Annual transparency report details early days of recession’s impact on Colorado economy

Colorado State Treasurer Cary Kennedy released the fourth annual State Taxpayer Accountability Report (STAR), which provides information on the state’s revenues and expenditures during the previous fiscal year. In the FY 2008 – 2009 STAR report, data spanning the first months of the Great Recession is analyzed, allowing government officials and citizens to understand how it affected Colorado’s economy.

According to the STAR report, released Wednesday, Colorado’s unemployment rate jumped more than 3 percent from June 2008 to June 2009 – translating to a year-over-year loss of more than 104,000 jobs statewide. Revenue loss for Fiscal Year 2008-09 in the state followed national trends downward, resulting in a decline of over $1 billion.

To combat these revenue declines, the state enacted a series of spending cuts and budget enhancements meant to triage the fiscal emergency. According to the report, approximately $346.9 million in came in the form of transfers from state cash funds for budgeted items, another $12.5 million represented revenue enhancements and $458.1 was a cash fund transfer at the end of the fiscal year to ensure the budget was in balance after the legislature adjourned. The 2009 budget also reflected about $389.7 million of American Recovery and Reinvestment Act (ARRA) funding, which spared Higher Education from a potential $150 million budget cut, the report detailed.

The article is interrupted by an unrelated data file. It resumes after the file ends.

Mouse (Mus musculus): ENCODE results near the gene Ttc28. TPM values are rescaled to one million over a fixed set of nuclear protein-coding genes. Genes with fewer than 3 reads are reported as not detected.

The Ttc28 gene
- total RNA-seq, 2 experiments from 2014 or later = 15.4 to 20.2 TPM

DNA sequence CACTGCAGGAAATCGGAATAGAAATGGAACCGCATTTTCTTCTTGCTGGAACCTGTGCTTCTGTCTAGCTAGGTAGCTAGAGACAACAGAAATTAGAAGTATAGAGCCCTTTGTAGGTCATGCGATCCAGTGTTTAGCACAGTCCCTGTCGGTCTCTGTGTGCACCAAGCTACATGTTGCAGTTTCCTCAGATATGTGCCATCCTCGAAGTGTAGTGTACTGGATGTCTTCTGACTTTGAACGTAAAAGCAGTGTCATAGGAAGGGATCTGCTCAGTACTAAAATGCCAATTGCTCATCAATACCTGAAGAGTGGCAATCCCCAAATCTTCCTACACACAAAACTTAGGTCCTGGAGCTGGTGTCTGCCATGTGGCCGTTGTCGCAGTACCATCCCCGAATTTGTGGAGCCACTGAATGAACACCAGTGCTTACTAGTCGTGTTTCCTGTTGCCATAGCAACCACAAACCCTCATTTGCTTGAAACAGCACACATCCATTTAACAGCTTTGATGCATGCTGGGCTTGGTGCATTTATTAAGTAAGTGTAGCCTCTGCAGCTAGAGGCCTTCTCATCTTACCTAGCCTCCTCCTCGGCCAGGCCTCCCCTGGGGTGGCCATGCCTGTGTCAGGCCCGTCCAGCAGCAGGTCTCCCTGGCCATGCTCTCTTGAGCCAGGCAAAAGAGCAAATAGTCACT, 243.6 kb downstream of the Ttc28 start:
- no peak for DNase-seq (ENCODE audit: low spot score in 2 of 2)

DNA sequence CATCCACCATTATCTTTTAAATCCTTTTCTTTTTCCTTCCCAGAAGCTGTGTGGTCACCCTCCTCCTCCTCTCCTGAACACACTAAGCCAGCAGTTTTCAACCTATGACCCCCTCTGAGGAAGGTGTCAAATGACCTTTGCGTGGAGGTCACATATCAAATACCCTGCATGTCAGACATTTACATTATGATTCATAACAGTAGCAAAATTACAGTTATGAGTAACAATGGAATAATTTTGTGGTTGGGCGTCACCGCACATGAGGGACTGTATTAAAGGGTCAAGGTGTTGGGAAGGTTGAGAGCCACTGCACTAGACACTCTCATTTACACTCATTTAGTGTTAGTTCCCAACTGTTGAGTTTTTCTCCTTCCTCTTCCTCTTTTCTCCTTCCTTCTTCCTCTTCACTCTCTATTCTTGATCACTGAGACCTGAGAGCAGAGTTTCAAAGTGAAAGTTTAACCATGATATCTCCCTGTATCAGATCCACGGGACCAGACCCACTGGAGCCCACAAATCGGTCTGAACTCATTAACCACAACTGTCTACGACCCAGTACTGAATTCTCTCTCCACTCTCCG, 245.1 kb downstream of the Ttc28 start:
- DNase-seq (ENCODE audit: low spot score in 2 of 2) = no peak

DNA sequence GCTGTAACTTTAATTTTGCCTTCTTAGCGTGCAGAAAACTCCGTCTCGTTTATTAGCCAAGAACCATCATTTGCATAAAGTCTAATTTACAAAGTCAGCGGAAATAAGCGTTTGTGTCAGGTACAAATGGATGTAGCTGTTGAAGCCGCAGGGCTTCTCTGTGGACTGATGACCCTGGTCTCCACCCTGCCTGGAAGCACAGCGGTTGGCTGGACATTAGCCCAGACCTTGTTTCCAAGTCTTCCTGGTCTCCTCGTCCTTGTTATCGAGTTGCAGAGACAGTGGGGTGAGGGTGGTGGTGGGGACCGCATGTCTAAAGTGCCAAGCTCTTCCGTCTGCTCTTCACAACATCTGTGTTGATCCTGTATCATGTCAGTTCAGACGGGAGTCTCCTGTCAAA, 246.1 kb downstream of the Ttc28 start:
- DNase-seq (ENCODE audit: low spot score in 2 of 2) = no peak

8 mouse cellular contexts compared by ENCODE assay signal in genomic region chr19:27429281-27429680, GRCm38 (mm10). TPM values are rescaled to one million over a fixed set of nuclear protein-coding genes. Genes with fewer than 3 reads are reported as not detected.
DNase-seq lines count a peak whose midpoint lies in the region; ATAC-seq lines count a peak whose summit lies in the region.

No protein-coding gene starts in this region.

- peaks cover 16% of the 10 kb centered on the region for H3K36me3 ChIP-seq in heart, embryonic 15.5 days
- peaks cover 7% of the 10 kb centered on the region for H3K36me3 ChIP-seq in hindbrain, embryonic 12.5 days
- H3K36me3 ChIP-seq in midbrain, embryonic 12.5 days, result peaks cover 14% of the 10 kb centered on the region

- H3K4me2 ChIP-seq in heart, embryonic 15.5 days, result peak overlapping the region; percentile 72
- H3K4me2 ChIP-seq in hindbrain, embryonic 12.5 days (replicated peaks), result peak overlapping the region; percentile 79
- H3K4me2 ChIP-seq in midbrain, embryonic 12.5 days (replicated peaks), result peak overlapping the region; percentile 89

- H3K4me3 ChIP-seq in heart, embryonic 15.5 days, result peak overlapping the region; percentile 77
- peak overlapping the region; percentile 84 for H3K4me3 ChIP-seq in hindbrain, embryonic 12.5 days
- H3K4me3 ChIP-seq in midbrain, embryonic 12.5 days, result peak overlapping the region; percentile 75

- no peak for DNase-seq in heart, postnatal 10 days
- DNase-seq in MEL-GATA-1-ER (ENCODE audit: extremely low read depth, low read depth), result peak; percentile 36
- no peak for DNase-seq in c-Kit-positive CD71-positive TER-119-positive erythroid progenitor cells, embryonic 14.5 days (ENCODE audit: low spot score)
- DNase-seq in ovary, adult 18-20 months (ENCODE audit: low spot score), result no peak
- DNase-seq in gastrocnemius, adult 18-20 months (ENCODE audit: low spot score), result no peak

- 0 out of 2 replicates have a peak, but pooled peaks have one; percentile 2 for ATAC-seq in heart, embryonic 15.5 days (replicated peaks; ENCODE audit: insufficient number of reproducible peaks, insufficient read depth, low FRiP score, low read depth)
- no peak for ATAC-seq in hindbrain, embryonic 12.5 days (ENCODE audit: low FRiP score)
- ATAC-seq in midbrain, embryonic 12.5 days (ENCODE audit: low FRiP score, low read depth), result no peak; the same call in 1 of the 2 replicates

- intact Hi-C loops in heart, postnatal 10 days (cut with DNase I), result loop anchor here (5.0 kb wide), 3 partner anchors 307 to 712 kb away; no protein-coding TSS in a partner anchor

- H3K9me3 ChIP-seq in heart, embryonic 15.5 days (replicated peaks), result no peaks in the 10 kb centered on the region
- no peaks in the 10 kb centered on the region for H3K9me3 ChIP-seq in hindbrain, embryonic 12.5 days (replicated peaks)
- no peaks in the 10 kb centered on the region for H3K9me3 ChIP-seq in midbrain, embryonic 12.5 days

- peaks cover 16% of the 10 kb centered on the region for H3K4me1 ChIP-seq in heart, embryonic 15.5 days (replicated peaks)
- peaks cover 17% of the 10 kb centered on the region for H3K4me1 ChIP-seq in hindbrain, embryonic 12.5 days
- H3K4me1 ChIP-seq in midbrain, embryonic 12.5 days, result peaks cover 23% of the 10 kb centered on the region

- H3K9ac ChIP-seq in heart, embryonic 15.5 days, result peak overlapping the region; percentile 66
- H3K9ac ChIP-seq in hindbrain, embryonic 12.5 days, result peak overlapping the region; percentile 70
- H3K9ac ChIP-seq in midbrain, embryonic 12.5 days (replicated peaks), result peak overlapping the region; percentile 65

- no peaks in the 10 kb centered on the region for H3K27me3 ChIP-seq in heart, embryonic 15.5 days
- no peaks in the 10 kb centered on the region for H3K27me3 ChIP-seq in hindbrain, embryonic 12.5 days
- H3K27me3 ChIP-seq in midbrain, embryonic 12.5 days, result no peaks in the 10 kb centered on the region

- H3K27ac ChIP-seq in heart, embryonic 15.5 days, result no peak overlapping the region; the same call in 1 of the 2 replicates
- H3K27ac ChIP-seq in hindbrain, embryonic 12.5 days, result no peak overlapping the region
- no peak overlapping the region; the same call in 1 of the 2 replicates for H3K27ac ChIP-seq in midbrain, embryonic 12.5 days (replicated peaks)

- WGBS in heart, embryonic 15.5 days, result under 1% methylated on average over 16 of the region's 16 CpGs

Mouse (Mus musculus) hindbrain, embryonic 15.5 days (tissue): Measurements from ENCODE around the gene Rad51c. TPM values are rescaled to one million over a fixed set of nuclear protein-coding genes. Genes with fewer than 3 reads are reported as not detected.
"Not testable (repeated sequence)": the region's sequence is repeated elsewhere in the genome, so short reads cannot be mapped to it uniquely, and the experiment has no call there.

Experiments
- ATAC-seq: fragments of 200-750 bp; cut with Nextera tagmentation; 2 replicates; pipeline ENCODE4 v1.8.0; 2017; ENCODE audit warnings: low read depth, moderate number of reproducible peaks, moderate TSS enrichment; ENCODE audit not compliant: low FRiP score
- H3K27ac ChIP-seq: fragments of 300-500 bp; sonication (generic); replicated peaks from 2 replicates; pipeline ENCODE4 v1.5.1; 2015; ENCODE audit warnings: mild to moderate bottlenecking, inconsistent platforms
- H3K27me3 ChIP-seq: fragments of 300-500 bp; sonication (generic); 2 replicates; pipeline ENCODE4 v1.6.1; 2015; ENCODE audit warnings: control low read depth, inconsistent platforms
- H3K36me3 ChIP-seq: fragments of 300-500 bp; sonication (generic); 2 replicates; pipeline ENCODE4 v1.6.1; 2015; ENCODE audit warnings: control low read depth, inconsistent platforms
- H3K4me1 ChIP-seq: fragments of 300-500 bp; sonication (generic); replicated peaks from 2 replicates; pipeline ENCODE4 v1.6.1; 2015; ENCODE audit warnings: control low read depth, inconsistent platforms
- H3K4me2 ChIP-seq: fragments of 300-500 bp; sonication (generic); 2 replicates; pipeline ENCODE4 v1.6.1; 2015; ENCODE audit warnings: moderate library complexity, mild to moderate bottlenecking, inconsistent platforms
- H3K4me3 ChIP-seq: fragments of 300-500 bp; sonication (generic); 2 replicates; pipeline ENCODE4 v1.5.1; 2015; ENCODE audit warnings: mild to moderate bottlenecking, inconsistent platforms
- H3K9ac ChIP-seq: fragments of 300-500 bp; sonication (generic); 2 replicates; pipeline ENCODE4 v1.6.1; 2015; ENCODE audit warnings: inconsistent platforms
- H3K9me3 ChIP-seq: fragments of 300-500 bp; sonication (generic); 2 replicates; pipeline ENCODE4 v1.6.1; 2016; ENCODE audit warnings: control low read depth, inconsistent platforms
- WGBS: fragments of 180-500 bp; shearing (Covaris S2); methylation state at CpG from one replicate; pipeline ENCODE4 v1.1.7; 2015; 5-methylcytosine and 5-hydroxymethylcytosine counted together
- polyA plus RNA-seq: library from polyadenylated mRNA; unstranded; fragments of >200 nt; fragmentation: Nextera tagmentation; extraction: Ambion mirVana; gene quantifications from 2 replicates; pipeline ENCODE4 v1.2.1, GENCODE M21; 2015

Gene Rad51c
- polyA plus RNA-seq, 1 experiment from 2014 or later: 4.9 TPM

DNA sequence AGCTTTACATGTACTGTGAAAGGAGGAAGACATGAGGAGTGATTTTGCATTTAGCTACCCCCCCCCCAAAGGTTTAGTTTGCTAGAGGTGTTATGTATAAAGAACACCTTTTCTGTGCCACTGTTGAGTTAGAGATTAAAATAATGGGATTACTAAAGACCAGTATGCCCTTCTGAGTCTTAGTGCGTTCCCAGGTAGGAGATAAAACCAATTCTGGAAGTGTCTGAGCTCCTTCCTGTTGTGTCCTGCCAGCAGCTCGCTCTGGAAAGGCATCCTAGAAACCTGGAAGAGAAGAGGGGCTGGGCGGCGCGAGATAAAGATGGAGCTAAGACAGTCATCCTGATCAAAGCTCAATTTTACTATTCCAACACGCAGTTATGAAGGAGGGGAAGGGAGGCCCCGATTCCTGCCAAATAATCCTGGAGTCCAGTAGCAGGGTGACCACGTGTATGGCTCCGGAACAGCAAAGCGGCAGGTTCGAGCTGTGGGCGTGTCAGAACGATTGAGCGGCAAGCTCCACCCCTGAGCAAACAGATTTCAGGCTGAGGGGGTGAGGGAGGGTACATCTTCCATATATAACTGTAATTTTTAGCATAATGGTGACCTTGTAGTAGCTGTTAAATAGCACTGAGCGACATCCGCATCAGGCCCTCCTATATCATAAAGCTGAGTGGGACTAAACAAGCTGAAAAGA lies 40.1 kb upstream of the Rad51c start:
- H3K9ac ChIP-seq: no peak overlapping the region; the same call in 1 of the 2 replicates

This year’s STAR also looks the impact of the recession on the state’s energy sector, demographic trends, and how Colorado compares with other states.

“The STAR’s purpose is to keep government accessible and accountable,” Ms. Kennedy said in a statement. “We are making information available so the people of Colorado can see exactly how their tax dollars are being used.”

The STAR report is part of an overall effort by the Treasurer’s office and the Governor to bring more citizens into budget and revenue conversations. Last March, the state launched Colorado Tax Tracks – an interactive website, intended to show taxpayers a clear line from their paycheck to their communities.

“If the citizens are paying for public services like education, infrastructure improvements, health and medical care, they should be able to see how and where it’s being used,” Ms. Kennedy told CivSource in the March interview.

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